The murderous threat of Carnage is reimagined in Extreme Carnage: Alpha #1, an issue that fires on all cylinders and keeps the blood flowing.
From the supervillain starring in a blood-soaked anthology comic series to being the primary antagonist in the upcoming film Venom: Let There Be Carnage, now is the perfect time to be a Carnage fan. The supervillain enters the spotlight once more in Marvel Comics’ Extreme Carnage, a series of interconnected one-shots that reinvents Carnage and Venom’s family post-King in Black crossover. Extreme Carnage: Alpha #1 is filled with bloody thrills with the promise of more to come if the series continues to lean into its premise’s gory strengths.
Written by Phillip Kennedy Johnson, drawn by Manuel Garcia and with colors by Guru-eFX, Extreme Carnage: Alpha #1 picks up with the immediate fallout from King in Black. As one politician capitalizes on the fear and paranoia bred by the incidents’ collective trauma to launch a campaign built on xenophobia towards extraterrestrials, Carnage begins a new killing spree that puts the supervillain on a collision course with Flash Thompson. Just as Flash acclimates to life post-resurrection, he discovers that Carnage has grown even more lethal. Flash is soon caught in the serial killer’s crosshairs and amidst the symbiote warfare to come.
Johnson, who previously delivered creeping terror to great effect in Marvel’s Alien comic series, continues to excel at crafting bloody horror here. Johnson’s script quickly builds tension before punctuating it with a sinister staccato right as the violence inevitably kickstarts. While Johnson has a strong handle on Flash Thompson’s voice, his protagonist is largely reactionary at this point — separate from the political campaign subplot and left at the mercy of Carnage. This debut issue fires on all cylinders when Carnage is front and center and noticeably slows down whenever his presence is removed from the proceedings.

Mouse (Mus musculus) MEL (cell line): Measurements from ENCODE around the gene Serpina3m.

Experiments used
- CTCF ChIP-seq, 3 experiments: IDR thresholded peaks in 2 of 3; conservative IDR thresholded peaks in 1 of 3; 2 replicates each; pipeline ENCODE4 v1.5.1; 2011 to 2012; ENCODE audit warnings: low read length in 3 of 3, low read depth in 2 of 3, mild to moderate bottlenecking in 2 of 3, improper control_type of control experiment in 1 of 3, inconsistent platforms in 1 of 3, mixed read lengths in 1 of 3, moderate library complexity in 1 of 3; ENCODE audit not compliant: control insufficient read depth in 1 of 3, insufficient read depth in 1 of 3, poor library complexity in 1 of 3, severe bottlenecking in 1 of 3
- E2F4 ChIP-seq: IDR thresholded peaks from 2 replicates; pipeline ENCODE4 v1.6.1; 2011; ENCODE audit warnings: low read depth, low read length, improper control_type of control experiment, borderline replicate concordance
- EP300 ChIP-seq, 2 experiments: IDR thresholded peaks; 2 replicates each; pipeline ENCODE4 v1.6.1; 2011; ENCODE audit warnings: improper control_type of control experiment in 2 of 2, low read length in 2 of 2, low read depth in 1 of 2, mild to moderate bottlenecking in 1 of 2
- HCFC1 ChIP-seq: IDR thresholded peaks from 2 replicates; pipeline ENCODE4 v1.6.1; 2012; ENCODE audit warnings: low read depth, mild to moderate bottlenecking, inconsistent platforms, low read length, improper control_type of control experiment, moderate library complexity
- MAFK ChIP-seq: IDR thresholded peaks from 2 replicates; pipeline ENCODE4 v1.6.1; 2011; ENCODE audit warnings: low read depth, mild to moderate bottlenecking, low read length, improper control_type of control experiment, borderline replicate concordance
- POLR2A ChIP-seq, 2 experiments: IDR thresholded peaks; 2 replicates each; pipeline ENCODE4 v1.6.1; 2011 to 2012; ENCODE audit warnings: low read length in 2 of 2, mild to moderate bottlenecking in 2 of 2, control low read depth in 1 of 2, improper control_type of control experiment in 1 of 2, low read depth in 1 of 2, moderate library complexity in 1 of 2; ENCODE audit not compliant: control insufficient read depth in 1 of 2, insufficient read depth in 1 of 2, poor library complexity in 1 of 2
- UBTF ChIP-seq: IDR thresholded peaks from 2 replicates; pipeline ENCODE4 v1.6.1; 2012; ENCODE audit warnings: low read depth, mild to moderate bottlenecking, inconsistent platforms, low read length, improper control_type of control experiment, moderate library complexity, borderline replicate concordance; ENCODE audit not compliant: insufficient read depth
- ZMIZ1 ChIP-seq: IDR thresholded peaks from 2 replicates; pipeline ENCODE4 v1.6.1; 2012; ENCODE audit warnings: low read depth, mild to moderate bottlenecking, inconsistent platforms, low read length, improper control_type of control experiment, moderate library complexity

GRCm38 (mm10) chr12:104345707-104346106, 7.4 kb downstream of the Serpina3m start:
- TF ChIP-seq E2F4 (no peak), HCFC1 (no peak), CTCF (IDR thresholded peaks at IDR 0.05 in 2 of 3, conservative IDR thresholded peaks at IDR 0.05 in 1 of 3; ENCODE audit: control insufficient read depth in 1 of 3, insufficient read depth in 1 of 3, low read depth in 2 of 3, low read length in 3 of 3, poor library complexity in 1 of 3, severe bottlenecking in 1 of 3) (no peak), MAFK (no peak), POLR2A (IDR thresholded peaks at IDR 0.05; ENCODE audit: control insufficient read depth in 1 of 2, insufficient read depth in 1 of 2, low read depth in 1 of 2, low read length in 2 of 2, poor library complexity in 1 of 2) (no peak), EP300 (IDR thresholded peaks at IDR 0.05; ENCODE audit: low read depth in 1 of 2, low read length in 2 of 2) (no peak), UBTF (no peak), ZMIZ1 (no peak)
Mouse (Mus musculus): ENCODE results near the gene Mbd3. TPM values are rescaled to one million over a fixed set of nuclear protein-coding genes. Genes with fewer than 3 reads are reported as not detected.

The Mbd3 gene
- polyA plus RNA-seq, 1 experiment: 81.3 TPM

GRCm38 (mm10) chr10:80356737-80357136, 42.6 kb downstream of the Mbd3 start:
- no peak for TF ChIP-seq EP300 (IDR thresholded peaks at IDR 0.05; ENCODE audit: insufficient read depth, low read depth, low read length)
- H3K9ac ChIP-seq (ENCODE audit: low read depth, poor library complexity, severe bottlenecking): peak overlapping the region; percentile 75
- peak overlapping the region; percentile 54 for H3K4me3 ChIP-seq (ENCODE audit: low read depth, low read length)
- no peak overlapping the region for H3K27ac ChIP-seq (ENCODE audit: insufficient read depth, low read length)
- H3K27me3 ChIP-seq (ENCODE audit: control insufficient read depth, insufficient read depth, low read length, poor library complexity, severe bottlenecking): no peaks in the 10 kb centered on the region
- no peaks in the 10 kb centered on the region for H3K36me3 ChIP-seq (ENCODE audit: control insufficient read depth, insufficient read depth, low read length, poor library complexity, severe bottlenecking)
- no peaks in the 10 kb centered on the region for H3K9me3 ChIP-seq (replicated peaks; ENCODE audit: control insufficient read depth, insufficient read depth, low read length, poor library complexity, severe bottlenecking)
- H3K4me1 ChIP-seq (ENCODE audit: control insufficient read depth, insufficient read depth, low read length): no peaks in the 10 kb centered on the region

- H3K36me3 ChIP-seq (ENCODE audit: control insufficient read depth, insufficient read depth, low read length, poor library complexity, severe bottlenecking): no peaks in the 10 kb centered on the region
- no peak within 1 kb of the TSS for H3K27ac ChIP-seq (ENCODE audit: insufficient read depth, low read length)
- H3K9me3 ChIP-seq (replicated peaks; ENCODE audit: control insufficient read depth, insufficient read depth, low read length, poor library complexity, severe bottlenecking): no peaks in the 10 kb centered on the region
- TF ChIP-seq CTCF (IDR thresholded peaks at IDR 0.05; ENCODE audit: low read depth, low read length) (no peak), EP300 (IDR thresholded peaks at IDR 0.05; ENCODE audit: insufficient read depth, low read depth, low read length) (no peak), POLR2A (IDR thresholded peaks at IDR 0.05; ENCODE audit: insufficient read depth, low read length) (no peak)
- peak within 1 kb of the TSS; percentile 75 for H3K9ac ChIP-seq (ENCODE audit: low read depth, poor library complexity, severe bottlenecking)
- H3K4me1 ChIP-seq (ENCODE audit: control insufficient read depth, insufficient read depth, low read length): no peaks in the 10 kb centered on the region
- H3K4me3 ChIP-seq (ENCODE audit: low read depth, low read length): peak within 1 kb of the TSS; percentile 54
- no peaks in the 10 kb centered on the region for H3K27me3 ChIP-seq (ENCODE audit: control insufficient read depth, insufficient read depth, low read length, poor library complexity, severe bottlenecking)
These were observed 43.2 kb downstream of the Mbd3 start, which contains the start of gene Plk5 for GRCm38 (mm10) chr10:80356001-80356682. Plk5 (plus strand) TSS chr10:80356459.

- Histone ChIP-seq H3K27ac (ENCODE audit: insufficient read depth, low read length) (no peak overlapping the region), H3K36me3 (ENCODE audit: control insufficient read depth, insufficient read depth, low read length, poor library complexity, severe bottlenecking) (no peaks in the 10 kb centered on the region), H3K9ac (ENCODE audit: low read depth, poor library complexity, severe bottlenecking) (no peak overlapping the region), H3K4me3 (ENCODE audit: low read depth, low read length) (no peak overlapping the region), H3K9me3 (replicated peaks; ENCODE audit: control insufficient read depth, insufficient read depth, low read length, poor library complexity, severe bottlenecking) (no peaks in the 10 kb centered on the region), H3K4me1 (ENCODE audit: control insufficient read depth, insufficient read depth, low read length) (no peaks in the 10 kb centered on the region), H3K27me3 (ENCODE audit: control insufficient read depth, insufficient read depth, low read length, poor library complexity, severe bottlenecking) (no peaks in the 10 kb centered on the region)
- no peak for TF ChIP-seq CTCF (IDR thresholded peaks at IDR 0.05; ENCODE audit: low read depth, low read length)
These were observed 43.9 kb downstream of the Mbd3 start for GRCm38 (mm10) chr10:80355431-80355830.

Garcia and Guru-eFX are joined on the issue by a trio of inkers — Cam Smith, Marc Deering and Roberto Poggi. Even with this many inkers present, the artwork is consistent and appropriately moody. This is a horror comic and the art team knows how to live up to that visceral expectation that comes with the territory. The initial confrontation between Flash and Carnage is visually disorienting — given the sense of confusion felt by Flash himself, this is almost certainly intentional. However, it does make for a slightly jarring portion of the book.
All in all, there is a lot of promise in Extreme Carnage‘s opening issue, even though the prospect of picking up eight one-shots to experience the full story may be a little daunting to those that aren’t particular fans of the sadistic supervillain. The requisite bloody mayhem is more than delivered on and with more tension and restraint than Carnage’s previous creative teams have employed in the past. Overall, this is a fine outing for the symbiote-powered enemy. As the scope for Extreme Carnage is poised to explode in the issues to come, hopefully, the creative team here will be able to maintain their sense of pacing and focus to deliver something truly special in its celebration of the murderously macabre.
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